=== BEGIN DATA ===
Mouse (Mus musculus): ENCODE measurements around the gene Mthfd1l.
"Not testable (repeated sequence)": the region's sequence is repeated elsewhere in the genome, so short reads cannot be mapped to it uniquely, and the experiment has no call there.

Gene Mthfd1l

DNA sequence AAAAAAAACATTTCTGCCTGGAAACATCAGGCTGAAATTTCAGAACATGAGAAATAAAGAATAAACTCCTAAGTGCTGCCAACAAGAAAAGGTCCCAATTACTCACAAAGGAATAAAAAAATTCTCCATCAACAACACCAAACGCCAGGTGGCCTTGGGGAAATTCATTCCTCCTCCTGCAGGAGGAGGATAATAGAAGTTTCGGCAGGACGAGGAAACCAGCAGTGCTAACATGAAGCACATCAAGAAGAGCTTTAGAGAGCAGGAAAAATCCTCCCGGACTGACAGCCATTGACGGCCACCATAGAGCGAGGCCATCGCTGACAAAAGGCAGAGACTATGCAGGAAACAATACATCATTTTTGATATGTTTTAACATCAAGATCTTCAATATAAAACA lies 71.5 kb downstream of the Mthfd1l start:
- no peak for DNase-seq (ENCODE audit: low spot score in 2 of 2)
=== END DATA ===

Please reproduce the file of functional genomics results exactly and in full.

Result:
Mouse (Mus musculus): ENCODE measurements around the gene Mthfd1l.
"Not testable (repeated sequence)": the region's sequence is repeated elsewhere in the genome, so short reads cannot be mapped to it uniquely, and the experiment has no call there.

Gene Mthfd1l

DNA sequence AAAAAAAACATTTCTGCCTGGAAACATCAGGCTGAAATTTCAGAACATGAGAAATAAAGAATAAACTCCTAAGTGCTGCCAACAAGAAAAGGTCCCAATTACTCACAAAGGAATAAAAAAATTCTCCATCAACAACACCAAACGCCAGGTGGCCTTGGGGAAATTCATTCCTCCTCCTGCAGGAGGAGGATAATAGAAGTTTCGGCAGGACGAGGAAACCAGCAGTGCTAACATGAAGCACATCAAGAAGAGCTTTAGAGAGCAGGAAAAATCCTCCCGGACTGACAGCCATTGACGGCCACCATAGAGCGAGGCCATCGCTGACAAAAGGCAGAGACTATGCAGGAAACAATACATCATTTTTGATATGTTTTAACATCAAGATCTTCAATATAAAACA lies 71.5 kb downstream of the Mthfd1l start:
- no peak for DNase-seq (ENCODE audit: low spot score in 2 of 2)